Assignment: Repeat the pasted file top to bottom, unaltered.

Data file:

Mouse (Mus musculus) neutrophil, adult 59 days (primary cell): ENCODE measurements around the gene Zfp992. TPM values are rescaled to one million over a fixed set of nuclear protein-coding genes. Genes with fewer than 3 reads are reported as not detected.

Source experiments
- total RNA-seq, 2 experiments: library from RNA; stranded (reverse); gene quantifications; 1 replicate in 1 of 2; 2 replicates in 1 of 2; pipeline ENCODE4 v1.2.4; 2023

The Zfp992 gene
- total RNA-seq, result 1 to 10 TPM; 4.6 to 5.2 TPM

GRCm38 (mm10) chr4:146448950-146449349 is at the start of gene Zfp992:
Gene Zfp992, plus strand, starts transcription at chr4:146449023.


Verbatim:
Mouse (Mus musculus) neutrophil, adult 59 days (primary cell): ENCODE measurements around the gene Zfp992. TPM values are rescaled to one million over a fixed set of nuclear protein-coding genes. Genes with fewer than 3 reads are reported as not detected.

Source experiments
- total RNA-seq, 2 experiments: library from RNA; stranded (reverse); gene quantifications; 1 replicate in 1 of 2; 2 replicates in 1 of 2; pipeline ENCODE4 v1.2.4; 2023

The Zfp992 gene
- total RNA-seq, result 1 to 10 TPM; 4.6 to 5.2 TPM

GRCm38 (mm10) chr4:146448950-146449349 is at the start of gene Zfp992:
Gene Zfp992, plus strand, starts transcription at chr4:146449023.